Cost to vaccinate Californians rises amid changes to Blue Shield oversight

Drivers enter a mega COVID-19 vaccination site set up in the parking lot of Dodger Stadium.
Drivers enter a mega COVID-19 vaccination site set up in the parking lot of Dodger Stadium in Los Angeles on Jan. 30. The anticipated cost of administering COVID-19 vaccines in California grew nearly fourfold from two months ago to $1.3 billion.
(Irfan Khan / Los Angeles Times

The expected cost of administering COVID-19 vaccines in California grew nearly fourfold from two months ago to $1.3 billion, a price tag made public Thursday as the state also rolls back sweeping changes to its plan to centralize the delivery of doses under a program run by Blue Shield of California, The Times has learned.

In a letter sent by the California Government Operations Agency to counties this week, the state said it would give some decision-making powers back to local public health officials by requiring Blue Shield to consult with a county before making recommendations about how many vaccine doses a jurisdiction should receive.

The letter, which was obtained by The Times, also outlines another major change to the statewide vaccine network. The state previously planned to restrict a county’s ability to provide vaccines to local clinics and healthcare providers, instead leaving decisions about who can administer doses to Blue Shield and state officials. Under the changes memorialized in a letter from Gabriel Ravel, general counsel at the Government Operations Agency, a county could use its discretion — subject to approval from the state — to distribute portions of its vaccine allotment to other providers.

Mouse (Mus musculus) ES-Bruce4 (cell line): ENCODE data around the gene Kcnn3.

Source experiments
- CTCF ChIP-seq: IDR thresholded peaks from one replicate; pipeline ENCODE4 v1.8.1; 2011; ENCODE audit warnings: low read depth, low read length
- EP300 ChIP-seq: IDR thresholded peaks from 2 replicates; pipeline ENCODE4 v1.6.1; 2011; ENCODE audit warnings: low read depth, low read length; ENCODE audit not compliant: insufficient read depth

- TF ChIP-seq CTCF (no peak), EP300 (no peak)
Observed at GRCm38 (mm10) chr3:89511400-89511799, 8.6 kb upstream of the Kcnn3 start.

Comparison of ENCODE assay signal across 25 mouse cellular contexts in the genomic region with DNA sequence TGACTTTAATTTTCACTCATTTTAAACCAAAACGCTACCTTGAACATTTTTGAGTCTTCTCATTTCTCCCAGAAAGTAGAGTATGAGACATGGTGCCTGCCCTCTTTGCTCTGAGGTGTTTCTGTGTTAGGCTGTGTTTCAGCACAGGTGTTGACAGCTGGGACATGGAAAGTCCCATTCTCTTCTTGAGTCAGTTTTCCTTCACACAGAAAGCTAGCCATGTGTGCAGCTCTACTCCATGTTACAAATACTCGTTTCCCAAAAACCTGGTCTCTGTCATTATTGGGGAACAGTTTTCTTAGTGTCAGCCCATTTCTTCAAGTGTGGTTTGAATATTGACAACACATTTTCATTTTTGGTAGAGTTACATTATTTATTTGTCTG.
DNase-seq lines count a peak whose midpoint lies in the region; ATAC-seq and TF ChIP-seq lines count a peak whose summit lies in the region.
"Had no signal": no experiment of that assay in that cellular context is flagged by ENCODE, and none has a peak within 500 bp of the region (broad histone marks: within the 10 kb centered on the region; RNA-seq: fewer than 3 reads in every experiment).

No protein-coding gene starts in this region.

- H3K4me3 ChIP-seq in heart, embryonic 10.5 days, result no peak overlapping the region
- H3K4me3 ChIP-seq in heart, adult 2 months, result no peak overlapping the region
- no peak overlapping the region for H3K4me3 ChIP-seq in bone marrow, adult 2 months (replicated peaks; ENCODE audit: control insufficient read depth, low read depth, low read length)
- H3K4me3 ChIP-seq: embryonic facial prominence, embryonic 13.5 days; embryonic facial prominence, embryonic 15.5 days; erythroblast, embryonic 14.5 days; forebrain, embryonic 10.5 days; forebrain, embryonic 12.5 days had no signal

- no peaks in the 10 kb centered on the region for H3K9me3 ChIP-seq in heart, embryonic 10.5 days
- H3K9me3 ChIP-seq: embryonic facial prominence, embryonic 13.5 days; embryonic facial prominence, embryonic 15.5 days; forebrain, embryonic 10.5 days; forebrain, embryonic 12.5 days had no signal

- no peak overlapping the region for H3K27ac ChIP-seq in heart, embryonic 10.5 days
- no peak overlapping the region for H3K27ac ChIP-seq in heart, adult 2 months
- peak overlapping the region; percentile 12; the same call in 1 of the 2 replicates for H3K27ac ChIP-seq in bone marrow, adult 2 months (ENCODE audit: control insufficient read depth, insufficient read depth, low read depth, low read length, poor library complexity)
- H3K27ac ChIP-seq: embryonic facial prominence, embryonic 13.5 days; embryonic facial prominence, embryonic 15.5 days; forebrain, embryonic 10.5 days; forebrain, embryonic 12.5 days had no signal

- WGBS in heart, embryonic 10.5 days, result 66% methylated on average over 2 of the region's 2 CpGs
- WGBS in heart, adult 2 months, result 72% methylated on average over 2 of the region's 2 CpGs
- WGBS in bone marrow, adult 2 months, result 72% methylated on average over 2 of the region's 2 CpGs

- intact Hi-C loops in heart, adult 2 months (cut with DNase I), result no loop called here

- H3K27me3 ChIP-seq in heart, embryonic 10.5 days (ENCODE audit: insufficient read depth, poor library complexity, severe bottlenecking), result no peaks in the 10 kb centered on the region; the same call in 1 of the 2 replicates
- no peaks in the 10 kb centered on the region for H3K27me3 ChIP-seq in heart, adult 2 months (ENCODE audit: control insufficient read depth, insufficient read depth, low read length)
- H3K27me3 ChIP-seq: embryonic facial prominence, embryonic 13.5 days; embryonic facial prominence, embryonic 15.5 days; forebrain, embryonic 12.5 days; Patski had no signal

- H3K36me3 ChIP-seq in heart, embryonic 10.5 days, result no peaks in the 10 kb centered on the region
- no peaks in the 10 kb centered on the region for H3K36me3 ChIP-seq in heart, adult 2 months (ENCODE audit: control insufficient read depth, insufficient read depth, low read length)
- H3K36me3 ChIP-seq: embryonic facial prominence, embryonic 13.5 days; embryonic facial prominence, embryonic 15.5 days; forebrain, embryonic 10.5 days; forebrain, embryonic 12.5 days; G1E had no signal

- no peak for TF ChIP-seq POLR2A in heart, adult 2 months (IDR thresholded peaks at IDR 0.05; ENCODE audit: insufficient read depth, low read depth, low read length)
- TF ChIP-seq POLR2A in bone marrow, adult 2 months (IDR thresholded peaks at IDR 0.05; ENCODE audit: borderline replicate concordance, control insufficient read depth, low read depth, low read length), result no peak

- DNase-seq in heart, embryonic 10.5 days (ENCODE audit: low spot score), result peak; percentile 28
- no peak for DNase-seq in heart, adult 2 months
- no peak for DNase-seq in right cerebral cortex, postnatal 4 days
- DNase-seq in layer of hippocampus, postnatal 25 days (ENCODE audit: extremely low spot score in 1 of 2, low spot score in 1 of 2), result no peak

“The state is trying to make a positive step in addressing county concerns,” Santa Clara County Executive Jeff Smith said.

In a legislative hearing Thursday, the Newsom administration said it will cost $151 million to create and administer the statewide vaccine network, the bulk of which is for information technology support. In addition to a $15-million contract with Blue Shield, the state has signed a two-month contract with management consulting firm McKinsey & Co. for $13 million to assist the insurance company and the state with the vaccine delivery system.

The Newsom administration estimates that between 2020 and 2022, the state will spend more than $15 billion on its COVID-19 response, most of which will be reimbursed by the federal government. That’s $2 billion more than the governor estimated would be needed just two months ago, with much of the increase due to the state’s new vaccine distribution system, according to the Department of Finance. The estimates released during Thursday’s hearing are part of budget negotiations between the governor and Legislature.

Assembly Budget Committee Chairman Phil Ting (D-San Francisco) said the Newsom administration agreed to provide more details about COVID-19 spending in the revised budget released in May.

“We also asked them to justify not just California’s vaccine expenditures but all of our COVID-19 expenses,” Ting said.

Newsom announced in January that the state would bring in Blue Shield to overhaul the state’s vaccine delivery system. Under the revamped system, Blue Shield uses an algorithm to make recommendations to the state on where to send doses and how many are needed. Previously, the state decided how much vaccine each county would receive, but the counties controlled where doses were sent locally.